This week's "My turn" column is by Sharon Wilsey, owner of Best Wine & Spirits, a liquor store in Oneonta.
I am the mother of Best Wine & Spirits. I use the term "mother," as I love and nurture my store and pray for its health and success, as a mother does for her children.
I opened my store in November 2007. It took seven months of time and energy, plus an enormous amount of stress and money.
I, like most liquor store owners, felt and still feel betrayed, enraged and victimized by Gov. David Paterson.
I have invested my life savings into my business. I knew I would be successful because I was willing to work extremely hard with small personal rewards, was knowledgeable about my business, had a great location and genuinely care about people. Imagine being betrayed by the government that licensed you.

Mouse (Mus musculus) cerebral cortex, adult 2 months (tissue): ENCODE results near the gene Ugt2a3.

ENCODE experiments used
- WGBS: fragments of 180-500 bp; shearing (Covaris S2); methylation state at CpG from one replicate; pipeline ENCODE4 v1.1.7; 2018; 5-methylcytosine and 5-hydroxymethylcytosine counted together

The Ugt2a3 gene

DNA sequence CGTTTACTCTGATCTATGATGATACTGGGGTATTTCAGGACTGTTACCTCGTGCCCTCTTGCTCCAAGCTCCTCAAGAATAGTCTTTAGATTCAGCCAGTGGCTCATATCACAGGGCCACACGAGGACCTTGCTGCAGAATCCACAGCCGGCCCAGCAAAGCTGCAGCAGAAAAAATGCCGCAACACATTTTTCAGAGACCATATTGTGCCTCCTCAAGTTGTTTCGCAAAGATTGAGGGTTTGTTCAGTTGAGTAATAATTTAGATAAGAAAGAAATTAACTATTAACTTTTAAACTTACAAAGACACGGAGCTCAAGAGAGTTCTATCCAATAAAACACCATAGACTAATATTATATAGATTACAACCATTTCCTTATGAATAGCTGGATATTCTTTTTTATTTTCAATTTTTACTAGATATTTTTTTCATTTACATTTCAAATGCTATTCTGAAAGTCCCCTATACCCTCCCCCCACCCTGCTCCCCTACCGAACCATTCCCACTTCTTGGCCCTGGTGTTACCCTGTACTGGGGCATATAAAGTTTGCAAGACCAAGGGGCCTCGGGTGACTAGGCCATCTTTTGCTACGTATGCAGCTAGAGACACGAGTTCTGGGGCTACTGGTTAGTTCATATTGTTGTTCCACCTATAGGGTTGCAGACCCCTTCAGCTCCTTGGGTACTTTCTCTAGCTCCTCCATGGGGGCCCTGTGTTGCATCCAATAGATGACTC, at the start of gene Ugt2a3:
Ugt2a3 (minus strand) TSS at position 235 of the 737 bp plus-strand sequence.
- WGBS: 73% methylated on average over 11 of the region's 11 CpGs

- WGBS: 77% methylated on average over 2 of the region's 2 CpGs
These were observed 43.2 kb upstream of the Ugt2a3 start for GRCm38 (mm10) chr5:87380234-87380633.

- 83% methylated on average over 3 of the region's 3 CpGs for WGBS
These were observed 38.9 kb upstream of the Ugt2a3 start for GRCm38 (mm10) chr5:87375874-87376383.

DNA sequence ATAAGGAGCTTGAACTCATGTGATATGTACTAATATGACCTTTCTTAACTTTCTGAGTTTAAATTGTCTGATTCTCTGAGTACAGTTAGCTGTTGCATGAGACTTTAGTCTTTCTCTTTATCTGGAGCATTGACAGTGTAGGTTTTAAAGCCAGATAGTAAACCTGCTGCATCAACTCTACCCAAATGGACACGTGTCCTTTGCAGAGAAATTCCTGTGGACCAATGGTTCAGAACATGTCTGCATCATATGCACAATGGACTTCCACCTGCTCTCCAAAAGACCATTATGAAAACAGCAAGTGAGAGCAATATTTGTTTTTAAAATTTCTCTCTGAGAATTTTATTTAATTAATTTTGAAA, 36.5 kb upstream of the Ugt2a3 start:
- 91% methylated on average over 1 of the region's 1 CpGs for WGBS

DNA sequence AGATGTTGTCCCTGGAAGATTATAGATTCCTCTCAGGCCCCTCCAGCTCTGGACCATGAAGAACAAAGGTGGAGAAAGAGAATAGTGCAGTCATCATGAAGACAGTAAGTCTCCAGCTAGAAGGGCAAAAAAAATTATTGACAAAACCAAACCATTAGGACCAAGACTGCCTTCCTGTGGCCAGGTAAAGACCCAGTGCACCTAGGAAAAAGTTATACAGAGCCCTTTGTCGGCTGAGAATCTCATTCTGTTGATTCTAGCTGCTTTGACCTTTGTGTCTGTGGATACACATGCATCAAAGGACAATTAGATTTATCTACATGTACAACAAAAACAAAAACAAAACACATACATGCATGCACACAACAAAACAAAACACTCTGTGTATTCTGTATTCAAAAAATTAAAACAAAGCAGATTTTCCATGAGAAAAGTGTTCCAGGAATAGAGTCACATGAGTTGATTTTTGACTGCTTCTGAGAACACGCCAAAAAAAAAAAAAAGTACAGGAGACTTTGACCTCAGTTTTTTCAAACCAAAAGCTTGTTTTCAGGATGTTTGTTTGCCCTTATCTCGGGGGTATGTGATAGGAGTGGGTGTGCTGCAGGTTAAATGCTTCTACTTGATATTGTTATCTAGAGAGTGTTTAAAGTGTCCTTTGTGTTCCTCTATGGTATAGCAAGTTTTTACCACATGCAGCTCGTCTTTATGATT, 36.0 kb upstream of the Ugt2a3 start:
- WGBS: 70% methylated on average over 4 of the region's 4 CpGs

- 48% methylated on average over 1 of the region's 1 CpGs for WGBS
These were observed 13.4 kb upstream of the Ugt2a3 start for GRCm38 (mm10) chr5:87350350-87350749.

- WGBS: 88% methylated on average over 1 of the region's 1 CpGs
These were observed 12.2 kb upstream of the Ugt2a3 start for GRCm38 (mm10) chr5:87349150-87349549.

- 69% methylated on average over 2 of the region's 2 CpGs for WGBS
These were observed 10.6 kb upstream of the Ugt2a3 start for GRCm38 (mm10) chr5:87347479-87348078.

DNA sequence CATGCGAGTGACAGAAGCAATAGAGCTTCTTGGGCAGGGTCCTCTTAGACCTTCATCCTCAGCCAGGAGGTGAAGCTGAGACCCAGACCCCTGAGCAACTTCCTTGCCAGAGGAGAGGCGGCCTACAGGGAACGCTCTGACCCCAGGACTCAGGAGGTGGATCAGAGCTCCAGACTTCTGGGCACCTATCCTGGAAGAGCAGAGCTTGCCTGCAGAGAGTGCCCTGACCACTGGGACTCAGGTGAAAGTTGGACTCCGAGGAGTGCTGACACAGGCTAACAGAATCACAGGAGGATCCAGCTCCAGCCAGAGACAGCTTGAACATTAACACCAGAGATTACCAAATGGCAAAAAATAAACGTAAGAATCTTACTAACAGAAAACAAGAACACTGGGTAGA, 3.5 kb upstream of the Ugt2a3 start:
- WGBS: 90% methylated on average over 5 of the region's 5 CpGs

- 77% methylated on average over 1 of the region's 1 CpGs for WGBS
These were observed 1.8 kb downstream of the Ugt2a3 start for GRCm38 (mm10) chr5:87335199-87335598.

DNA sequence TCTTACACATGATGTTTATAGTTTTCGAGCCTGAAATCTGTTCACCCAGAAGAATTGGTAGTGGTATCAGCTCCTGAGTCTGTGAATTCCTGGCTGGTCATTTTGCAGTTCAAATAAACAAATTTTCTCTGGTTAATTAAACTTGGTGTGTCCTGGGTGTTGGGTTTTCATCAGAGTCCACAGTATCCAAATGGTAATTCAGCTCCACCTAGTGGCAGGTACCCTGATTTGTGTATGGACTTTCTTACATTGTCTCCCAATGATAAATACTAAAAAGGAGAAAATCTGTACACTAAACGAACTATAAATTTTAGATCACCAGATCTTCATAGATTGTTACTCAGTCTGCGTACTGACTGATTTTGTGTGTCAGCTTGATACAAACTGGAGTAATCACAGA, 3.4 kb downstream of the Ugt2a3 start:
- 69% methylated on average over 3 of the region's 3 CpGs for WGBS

I'd like to explain the controversy over Gov. Paterson's proposal to allow the sale of wine in grocery, drug and convenience stores.
Many people are under the assumption that it won't affect existing liquor stores because we can still sell wine, too, or that we might be able to sell beer and cigarettes.
Here's the problem. Liquor store owners are allowed one license only, for one location only. We are not chain stores, like most grocery, drug and convenience stores.
When you have one location only, and have invested your life in one location only, it is not "leveling the playing field." It is, simply put, being run over with a steamroller.
When we were given liquor licenses, it was with the exclusive right to sell wine and liquor. Obtaining a liquor license is a very expensive, time-consuming process. The application itself is very difficult and long; every detail is scrutinized.